• That's a spectacular equation! I knew in the back of my mind it wasn't going to be elegant, but I was still hoping. Probably not going to make the cut when it comes time for benchmarking performance, though this will give me a great guideline for faking it. :D (I promise I hit the up arrows on both answers, but still new..) – Plystire May 10 '18 at 0:18
• After implementing the equation and testing it, I found that there's an issue when pi*h^3 > 12V ... there becomes a sqrt negative and the math operation fails. – Plystire May 21 '18 at 5:03
• @Plystire like I said tho, there are other solutions to the problem that involve complex numbers – Joseph Eck May 21 '18 at 5:07
• After further investigation, it seems that if this equation is correct, it only applies to small range. With V = 1, h = 1.6 there's that problem. The only proof I could provide to this equation being correct was when h = 0, I'd get out the radius used to calculate the volume put in. Even if the rest of the answer involves complex numbers, can you please post it for completion sake? – Plystire May 21 '18 at 5:25
• @Plystire check it out now – Joseph Eck May 21 '18 at 18:20

Based on what I understood, you are asking what adjustments must be made to the the radii of the half spheres and the cylinder in order to maintain the volume while changing the height of the cylinder. In effect, you want: $$\pi (\alpha +h) (r-\epsilon )^2+\frac{4}{3} \pi (r-\epsilon )^3=V_T\tag{1}$$ Where $r$ is the radius of the cylinder and the sphere, $\epsilon$ is the change in the radius while changing height $h$ by adding $\alpha$. So we want to solve for $\epsilon$ here, which gives us one real answer as: $$\epsilon \to \frac{-9 \pi ^{4/3} \sqrt{-\pi \alpha ^3-\pi h^3-3 \pi \alpha h^2-3 \pi \alpha ^2 h+4 \sqrt{3} \sqrt{V_T \left(-\left(\pi (\alpha +h)^3-12 V_T\right)\right)}+24 V_T}-\frac{9 \pi ^2 (\alpha +h)^2}{\sqrt{-\pi \alpha ^3-\pi h^3-3 \pi \alpha h^2-3 \pi \alpha ^2 h+4 \sqrt{3} \sqrt{V_T \left(-\left(\pi (\alpha +h)^3-12 V_T\right)\right)}+24 V_T}}+9 \pi ^{5/3} (\alpha +h+4 r)}{36 \pi ^{5/3}}\tag{2}$$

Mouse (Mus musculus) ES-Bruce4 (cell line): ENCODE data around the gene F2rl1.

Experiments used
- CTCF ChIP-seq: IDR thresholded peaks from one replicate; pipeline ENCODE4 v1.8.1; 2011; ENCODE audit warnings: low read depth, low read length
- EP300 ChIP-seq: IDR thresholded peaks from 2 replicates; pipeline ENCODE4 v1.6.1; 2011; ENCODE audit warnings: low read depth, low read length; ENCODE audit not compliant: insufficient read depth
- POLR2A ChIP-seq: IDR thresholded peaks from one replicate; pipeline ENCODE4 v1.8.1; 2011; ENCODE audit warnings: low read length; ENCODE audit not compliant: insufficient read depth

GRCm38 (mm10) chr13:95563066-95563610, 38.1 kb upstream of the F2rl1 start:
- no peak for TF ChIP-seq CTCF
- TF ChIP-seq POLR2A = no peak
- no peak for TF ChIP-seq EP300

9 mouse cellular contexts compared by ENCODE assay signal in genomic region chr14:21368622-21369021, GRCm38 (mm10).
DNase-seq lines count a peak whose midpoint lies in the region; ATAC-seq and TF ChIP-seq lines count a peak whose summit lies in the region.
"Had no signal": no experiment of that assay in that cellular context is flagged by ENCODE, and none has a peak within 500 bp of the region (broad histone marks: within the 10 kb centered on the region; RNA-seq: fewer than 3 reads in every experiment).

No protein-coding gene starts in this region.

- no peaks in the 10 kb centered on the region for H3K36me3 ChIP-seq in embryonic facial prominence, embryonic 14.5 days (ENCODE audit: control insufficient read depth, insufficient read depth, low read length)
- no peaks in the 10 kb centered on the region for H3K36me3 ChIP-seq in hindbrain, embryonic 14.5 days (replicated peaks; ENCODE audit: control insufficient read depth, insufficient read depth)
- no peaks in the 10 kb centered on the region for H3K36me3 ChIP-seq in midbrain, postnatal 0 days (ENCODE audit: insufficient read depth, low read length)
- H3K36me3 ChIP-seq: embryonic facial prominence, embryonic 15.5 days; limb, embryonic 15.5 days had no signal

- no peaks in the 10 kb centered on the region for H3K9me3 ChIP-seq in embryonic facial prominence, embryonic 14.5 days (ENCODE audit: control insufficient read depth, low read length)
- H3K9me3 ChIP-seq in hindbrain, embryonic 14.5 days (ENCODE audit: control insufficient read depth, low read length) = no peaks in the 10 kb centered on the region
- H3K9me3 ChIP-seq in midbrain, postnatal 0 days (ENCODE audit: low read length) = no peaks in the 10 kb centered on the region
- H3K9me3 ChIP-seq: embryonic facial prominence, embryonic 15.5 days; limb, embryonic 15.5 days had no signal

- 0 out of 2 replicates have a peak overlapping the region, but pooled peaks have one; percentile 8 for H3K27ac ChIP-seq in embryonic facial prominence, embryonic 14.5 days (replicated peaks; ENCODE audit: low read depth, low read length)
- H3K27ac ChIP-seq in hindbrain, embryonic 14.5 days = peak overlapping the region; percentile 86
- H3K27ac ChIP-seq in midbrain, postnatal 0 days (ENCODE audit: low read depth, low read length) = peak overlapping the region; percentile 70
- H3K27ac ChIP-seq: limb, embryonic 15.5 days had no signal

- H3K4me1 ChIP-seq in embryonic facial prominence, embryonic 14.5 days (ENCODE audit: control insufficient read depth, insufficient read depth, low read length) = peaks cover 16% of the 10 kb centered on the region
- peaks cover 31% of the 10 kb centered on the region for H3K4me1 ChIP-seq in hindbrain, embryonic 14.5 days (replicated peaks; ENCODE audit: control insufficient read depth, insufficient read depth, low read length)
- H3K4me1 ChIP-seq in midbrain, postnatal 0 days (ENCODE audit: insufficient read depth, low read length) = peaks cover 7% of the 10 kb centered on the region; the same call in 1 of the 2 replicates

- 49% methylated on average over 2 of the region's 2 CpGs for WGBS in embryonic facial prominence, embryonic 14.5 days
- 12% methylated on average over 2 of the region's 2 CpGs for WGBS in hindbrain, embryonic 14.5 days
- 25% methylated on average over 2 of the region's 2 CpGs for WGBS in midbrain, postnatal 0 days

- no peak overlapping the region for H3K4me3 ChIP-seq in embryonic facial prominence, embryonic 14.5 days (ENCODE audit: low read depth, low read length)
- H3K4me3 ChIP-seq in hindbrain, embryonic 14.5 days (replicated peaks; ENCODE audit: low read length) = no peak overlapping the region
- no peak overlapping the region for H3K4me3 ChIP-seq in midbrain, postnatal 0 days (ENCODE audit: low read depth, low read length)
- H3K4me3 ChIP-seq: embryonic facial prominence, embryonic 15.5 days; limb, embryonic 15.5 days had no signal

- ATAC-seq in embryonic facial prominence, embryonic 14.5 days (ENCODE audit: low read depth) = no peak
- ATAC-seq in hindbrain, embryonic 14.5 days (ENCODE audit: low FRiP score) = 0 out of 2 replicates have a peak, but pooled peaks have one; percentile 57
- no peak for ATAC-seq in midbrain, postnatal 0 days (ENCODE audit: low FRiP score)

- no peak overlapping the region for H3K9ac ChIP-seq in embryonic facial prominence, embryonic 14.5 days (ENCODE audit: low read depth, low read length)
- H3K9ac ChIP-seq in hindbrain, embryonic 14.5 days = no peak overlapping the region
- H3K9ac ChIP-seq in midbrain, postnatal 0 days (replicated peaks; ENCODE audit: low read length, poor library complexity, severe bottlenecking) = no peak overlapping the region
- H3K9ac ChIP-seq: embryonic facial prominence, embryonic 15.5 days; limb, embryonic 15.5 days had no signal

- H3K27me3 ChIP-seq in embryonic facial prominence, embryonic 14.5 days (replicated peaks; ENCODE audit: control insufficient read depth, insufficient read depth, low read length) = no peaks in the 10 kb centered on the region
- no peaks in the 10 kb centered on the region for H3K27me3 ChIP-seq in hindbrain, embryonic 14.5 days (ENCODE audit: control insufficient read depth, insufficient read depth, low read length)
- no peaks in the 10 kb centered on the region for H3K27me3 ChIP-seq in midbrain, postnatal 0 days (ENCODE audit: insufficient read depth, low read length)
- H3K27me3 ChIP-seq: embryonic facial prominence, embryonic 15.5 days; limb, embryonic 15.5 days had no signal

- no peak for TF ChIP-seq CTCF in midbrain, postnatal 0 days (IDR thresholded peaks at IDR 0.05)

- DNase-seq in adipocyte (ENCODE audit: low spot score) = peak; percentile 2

To check, suppose originally, we have $$h\to 1\,\,r\to 3\,\,\epsilon \to 0\,\,\alpha \to 0$$ Which gives a total volume from $(1)$ of $$V_T=45\pi$$ Now we want to change the height by $2$, thus $\alpha=2$, now we need to solve $(2)$ using: $$\{\alpha \to 2,h\to 1,r\to 3,V\to 45 \pi\}$$ And we get: $$\epsilon \to \frac{-9 \pi ^{4/3} \sqrt{108 \pi \sqrt{95}+1053 \pi }+135 \pi ^{5/3}-\frac{81 \pi ^2}{\sqrt{108 \pi \sqrt{95}+1053 \pi }}}{36 \pi ^{5/3}}$$ And now substitute everything into $(1)$, we get back $V_T=45\pi$

• Ahh, when you say it like that, I can see this direction making a lot of sense. Though, looking at the answer, I don't think it's the most efficient. If the equation Joseph posted is right (I am not (yet) smart enough to proof it), I should be able to take the current radius and subtract new radius to find ϵ, right? Since that's still a shorter equation, and his is more direct in finding the new radius, I've selected his for the answer. Though I really appreciate your help and insight! Thank you :) – Plystire May 10 '18 at 0:16